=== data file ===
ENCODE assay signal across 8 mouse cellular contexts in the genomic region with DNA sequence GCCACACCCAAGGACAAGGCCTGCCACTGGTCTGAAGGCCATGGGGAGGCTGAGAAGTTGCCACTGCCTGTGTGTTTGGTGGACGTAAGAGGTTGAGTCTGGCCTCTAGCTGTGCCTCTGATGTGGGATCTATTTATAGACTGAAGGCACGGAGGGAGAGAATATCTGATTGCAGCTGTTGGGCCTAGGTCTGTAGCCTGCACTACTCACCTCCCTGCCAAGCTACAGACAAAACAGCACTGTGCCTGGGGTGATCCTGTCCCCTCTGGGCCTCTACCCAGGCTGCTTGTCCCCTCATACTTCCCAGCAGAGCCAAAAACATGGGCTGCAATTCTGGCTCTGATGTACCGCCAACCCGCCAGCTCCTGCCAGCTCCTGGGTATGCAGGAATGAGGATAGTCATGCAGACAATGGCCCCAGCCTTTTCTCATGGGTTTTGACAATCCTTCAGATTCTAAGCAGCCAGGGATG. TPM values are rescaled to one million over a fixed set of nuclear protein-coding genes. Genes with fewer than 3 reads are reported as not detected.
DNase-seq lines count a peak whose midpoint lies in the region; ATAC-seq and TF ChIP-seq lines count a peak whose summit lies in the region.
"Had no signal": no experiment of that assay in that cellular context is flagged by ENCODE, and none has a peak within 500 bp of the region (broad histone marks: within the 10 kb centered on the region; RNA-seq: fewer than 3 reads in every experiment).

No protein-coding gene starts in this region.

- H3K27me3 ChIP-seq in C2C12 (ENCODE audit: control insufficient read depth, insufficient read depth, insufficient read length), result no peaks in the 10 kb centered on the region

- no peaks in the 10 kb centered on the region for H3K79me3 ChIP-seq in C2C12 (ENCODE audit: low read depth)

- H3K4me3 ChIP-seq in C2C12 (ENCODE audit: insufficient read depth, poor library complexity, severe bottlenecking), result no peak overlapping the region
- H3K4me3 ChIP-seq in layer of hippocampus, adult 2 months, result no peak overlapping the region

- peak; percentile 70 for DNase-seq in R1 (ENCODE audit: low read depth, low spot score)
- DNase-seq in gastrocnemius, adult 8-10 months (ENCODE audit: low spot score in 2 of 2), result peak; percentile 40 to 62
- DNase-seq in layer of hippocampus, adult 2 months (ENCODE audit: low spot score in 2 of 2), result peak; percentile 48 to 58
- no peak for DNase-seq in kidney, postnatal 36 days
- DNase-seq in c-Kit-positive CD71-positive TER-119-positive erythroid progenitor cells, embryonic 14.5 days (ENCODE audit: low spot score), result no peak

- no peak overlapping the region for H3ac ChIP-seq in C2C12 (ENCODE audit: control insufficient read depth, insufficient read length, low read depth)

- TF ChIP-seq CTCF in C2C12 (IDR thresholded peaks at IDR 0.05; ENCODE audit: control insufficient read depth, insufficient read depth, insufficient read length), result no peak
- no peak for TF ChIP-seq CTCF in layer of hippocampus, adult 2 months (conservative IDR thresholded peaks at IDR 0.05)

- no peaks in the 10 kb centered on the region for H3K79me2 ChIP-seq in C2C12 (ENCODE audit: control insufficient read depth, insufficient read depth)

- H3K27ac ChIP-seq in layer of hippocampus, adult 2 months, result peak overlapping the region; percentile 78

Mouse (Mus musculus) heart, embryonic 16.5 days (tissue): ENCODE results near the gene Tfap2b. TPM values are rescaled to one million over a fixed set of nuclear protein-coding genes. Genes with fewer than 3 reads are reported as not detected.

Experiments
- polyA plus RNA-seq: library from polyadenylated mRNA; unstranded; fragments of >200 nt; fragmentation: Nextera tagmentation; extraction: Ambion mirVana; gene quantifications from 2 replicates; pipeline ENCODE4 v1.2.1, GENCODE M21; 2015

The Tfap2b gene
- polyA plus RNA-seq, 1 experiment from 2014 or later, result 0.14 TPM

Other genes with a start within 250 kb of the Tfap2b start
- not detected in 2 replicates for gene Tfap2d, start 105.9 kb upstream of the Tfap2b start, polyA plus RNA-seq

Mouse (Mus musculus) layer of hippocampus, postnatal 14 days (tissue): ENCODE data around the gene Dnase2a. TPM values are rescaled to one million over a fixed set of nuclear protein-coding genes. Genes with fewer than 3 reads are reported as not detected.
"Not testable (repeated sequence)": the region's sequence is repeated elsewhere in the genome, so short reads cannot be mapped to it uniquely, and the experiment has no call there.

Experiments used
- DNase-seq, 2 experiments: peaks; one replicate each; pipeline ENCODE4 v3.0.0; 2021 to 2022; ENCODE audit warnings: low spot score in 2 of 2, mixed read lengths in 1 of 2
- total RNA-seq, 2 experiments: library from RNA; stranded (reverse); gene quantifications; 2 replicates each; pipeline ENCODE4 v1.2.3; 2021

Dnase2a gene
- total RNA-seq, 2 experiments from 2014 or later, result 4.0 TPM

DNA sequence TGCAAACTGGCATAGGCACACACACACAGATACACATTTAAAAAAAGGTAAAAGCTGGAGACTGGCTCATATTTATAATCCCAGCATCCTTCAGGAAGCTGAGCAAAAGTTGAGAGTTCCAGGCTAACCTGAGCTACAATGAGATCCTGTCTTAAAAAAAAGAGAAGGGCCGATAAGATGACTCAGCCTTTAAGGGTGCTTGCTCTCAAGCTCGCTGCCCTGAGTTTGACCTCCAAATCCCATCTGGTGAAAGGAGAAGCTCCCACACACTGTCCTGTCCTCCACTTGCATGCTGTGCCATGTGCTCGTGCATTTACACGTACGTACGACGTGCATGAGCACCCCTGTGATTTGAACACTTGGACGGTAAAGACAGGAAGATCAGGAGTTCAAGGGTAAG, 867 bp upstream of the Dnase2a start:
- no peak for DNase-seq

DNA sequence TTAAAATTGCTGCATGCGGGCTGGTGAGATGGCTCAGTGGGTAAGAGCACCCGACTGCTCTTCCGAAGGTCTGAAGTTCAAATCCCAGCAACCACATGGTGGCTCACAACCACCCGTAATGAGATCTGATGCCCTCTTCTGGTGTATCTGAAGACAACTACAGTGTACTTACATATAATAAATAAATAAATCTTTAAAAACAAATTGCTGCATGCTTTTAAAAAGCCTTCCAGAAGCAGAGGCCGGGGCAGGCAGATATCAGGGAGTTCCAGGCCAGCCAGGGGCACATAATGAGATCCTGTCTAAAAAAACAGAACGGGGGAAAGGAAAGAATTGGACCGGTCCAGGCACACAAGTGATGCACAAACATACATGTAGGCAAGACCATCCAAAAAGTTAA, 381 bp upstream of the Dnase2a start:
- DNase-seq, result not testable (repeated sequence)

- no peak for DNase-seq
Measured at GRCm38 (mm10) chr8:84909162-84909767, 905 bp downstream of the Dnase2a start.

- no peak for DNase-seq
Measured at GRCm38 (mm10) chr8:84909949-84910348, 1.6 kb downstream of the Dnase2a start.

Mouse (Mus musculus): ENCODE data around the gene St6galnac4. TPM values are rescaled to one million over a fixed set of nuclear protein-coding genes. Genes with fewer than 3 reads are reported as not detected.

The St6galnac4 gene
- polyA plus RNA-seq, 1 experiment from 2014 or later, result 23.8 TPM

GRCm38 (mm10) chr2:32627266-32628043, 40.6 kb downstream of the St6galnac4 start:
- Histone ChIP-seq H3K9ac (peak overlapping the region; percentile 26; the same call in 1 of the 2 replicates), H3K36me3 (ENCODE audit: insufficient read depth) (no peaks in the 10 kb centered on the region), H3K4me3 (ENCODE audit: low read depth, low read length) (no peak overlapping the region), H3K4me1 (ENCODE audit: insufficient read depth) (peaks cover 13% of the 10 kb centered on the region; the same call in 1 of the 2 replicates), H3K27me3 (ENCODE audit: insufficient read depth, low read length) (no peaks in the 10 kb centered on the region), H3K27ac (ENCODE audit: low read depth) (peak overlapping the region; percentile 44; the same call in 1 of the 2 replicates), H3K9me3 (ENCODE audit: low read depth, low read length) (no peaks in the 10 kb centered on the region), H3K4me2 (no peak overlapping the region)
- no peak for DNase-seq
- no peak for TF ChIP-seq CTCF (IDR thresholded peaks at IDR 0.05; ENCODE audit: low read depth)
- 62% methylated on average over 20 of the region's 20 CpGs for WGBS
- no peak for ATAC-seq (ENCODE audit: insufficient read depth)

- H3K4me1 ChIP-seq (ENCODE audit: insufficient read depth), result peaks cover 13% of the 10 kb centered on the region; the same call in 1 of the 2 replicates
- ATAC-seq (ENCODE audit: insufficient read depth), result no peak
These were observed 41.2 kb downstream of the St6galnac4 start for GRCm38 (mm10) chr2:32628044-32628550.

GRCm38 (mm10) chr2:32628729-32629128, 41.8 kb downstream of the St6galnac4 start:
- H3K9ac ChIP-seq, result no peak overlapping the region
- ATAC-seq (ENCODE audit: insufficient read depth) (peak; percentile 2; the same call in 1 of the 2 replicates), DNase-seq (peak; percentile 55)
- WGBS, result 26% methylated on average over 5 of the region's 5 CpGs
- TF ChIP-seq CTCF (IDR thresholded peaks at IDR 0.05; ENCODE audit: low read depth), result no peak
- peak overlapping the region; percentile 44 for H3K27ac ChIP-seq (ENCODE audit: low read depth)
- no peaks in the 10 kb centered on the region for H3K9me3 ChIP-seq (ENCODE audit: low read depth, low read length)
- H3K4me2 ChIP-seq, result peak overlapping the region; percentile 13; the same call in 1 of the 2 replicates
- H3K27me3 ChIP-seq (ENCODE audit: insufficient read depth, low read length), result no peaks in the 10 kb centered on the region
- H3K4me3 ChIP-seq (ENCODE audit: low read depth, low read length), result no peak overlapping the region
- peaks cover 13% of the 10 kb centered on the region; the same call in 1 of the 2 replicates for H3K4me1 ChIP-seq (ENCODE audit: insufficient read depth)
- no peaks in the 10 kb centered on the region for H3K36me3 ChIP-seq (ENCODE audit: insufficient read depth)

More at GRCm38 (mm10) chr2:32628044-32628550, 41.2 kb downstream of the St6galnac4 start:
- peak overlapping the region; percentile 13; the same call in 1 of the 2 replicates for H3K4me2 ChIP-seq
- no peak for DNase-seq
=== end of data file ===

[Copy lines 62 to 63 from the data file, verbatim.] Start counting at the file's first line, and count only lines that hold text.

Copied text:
- H3K4me3 ChIP-seq (ENCODE audit: low read depth, low read length), result no peak overlapping the region
- peaks cover 13% of the 10 kb centered on the region; the same call in 1 of the 2 replicates for H3K4me1 ChIP-seq (ENCODE audit: insufficient read depth)